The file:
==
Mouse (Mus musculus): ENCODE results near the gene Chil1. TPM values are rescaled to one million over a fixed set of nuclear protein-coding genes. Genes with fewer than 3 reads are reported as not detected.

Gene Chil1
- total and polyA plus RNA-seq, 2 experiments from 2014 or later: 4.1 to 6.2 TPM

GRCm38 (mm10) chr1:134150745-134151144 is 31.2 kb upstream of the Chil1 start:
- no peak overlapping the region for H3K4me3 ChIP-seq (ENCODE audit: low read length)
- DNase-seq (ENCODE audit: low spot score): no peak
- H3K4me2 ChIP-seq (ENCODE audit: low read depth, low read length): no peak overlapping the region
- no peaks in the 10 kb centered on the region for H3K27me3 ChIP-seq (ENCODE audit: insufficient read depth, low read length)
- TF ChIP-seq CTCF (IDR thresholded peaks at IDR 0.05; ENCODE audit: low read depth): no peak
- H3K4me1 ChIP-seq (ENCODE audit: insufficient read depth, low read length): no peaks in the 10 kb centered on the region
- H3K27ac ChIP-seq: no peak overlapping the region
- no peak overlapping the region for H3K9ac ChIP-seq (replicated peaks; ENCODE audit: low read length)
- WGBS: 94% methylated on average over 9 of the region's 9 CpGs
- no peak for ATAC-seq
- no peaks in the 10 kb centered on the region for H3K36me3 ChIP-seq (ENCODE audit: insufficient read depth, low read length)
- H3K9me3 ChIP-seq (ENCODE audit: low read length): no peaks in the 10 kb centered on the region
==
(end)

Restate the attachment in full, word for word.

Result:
Mouse (Mus musculus): ENCODE results near the gene Chil1. TPM values are rescaled to one million over a fixed set of nuclear protein-coding genes. Genes with fewer than 3 reads are reported as not detected.

Gene Chil1
- total and polyA plus RNA-seq, 2 experiments from 2014 or later: 4.1 to 6.2 TPM

GRCm38 (mm10) chr1:134150745-134151144 is 31.2 kb upstream of the Chil1 start:
- no peak overlapping the region for H3K4me3 ChIP-seq (ENCODE audit: low read length)
- DNase-seq (ENCODE audit: low spot score): no peak
- H3K4me2 ChIP-seq (ENCODE audit: low read depth, low read length): no peak overlapping the region
- no peaks in the 10 kb centered on the region for H3K27me3 ChIP-seq (ENCODE audit: insufficient read depth, low read length)
- TF ChIP-seq CTCF (IDR thresholded peaks at IDR 0.05; ENCODE audit: low read depth): no peak
- H3K4me1 ChIP-seq (ENCODE audit: insufficient read depth, low read length): no peaks in the 10 kb centered on the region
- H3K27ac ChIP-seq: no peak overlapping the region
- no peak overlapping the region for H3K9ac ChIP-seq (replicated peaks; ENCODE audit: low read length)
- WGBS: 94% methylated on average over 9 of the region's 9 CpGs
- no peak for ATAC-seq
- no peaks in the 10 kb centered on the region for H3K36me3 ChIP-seq (ENCODE audit: insufficient read depth, low read length)
- H3K9me3 ChIP-seq (ENCODE audit: low read length): no peaks in the 10 kb centered on the region